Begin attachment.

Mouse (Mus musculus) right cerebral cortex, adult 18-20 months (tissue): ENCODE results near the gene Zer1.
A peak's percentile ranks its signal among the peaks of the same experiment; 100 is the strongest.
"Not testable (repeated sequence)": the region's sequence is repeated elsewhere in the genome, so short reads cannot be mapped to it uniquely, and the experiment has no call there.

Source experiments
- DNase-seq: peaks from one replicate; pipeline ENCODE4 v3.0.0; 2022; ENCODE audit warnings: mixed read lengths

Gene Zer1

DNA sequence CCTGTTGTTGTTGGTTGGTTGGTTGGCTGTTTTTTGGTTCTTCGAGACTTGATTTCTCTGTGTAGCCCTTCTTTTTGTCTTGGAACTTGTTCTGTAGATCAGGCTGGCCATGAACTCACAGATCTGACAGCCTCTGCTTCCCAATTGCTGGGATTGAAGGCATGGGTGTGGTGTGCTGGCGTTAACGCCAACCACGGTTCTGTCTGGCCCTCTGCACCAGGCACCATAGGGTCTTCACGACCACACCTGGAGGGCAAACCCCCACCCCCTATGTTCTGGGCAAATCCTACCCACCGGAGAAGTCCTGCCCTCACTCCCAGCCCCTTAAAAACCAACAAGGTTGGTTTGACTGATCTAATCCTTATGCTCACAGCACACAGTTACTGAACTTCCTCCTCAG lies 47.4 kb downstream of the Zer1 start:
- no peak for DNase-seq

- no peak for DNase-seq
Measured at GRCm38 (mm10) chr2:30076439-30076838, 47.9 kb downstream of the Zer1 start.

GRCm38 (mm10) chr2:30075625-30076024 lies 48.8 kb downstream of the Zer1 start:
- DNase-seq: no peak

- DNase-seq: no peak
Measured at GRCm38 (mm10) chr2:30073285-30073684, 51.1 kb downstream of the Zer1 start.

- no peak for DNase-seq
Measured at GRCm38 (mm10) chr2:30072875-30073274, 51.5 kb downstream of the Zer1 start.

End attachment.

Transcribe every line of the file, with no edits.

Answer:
Mouse (Mus musculus) right cerebral cortex, adult 18-20 months (tissue): ENCODE results near the gene Zer1.
A peak's percentile ranks its signal among the peaks of the same experiment; 100 is the strongest.
"Not testable (repeated sequence)": the region's sequence is repeated elsewhere in the genome, so short reads cannot be mapped to it uniquely, and the experiment has no call there.

Source experiments
- DNase-seq: peaks from one replicate; pipeline ENCODE4 v3.0.0; 2022; ENCODE audit warnings: mixed read lengths

Gene Zer1

DNA sequence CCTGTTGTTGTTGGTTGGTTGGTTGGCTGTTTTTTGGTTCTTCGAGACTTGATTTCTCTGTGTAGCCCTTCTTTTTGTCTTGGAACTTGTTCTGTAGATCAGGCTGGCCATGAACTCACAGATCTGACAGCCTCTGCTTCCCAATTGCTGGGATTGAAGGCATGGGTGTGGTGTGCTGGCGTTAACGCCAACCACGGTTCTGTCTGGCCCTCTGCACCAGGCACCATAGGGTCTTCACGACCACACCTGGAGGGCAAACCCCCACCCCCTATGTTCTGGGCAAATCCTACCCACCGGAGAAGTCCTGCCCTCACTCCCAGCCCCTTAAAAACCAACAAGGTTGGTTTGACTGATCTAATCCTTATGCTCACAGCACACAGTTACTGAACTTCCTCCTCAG lies 47.4 kb downstream of the Zer1 start:
- no peak for DNase-seq

- no peak for DNase-seq
Measured at GRCm38 (mm10) chr2:30076439-30076838, 47.9 kb downstream of the Zer1 start.

GRCm38 (mm10) chr2:30075625-30076024 lies 48.8 kb downstream of the Zer1 start:
- DNase-seq: no peak

- DNase-seq: no peak
Measured at GRCm38 (mm10) chr2:30073285-30073684, 51.1 kb downstream of the Zer1 start.

- no peak for DNase-seq
Measured at GRCm38 (mm10) chr2:30072875-30073274, 51.5 kb downstream of the Zer1 start.